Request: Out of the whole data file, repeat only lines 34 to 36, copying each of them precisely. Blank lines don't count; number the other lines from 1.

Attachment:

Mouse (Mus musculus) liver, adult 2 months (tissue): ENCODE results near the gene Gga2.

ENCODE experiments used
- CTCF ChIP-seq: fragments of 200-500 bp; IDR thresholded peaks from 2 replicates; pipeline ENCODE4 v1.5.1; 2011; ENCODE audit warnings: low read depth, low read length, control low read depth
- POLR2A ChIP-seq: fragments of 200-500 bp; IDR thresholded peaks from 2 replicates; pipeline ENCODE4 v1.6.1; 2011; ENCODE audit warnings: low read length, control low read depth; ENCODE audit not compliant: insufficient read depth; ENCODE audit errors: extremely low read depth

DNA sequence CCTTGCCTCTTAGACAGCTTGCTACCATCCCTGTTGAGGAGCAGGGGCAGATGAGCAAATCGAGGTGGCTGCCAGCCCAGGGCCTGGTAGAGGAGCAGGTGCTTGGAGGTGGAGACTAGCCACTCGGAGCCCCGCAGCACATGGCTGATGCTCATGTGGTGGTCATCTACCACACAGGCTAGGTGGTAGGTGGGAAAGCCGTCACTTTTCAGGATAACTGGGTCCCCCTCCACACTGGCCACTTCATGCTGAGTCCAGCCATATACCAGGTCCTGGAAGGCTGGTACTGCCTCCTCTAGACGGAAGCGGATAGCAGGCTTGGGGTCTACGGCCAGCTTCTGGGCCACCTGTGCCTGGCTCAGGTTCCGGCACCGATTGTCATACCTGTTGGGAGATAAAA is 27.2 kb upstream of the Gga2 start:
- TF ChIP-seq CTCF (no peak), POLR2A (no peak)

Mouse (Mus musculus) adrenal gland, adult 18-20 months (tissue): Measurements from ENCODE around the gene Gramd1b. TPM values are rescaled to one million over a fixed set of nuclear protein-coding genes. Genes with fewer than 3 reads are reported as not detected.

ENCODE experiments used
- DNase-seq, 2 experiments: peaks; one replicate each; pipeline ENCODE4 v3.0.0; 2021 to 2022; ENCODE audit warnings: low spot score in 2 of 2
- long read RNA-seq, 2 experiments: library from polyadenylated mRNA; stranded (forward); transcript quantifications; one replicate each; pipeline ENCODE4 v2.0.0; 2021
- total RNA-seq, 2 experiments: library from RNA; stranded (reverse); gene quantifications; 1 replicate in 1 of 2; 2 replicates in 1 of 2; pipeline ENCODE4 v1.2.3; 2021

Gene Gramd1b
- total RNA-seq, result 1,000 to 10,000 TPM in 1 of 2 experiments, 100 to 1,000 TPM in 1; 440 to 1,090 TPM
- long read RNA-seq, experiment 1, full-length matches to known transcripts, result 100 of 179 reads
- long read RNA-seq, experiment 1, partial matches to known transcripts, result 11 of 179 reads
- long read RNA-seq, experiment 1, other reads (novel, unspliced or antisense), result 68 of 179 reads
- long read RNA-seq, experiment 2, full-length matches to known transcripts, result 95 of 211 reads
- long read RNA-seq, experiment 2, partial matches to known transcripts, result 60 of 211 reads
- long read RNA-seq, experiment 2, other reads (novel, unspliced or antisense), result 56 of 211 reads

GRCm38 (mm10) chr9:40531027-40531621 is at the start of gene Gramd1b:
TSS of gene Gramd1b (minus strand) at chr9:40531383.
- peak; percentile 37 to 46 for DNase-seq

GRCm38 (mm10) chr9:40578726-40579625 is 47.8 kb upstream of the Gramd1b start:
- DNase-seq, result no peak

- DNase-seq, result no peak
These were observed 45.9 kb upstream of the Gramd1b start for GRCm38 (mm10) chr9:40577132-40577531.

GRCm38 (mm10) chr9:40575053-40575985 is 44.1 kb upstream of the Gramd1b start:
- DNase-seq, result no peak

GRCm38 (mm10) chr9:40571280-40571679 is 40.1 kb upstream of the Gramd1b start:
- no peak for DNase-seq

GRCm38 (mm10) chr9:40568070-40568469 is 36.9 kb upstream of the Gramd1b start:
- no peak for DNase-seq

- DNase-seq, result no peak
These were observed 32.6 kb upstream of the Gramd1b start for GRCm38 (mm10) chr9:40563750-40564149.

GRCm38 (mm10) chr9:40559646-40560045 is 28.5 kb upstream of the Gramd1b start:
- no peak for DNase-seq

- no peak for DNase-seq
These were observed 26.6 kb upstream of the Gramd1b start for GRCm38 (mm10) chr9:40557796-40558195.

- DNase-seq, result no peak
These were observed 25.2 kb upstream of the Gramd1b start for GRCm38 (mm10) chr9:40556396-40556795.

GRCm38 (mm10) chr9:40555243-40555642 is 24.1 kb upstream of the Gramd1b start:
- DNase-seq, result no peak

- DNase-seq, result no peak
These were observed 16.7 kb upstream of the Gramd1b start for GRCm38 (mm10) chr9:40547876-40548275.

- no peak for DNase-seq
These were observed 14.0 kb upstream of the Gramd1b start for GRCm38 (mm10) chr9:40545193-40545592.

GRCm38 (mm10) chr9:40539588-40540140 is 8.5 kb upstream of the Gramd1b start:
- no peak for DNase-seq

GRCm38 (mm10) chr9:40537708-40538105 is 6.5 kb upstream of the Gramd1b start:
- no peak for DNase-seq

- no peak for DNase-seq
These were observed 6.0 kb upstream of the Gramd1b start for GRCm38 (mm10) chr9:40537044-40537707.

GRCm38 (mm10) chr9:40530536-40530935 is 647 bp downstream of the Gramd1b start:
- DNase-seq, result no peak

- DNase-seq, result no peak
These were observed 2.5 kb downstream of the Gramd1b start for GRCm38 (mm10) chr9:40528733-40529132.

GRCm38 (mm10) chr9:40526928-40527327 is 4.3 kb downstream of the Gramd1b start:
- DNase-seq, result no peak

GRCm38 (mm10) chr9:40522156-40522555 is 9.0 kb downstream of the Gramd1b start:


These were observed 32.6 kb upstream of the Gramd1b start for GRCm38 (mm10) chr9:40563750-40564149.

GRCm38 (mm10) chr9:40559646-40560045 is 28.5 kb upstream of the Gramd1b start:
- no peak for DNase-seq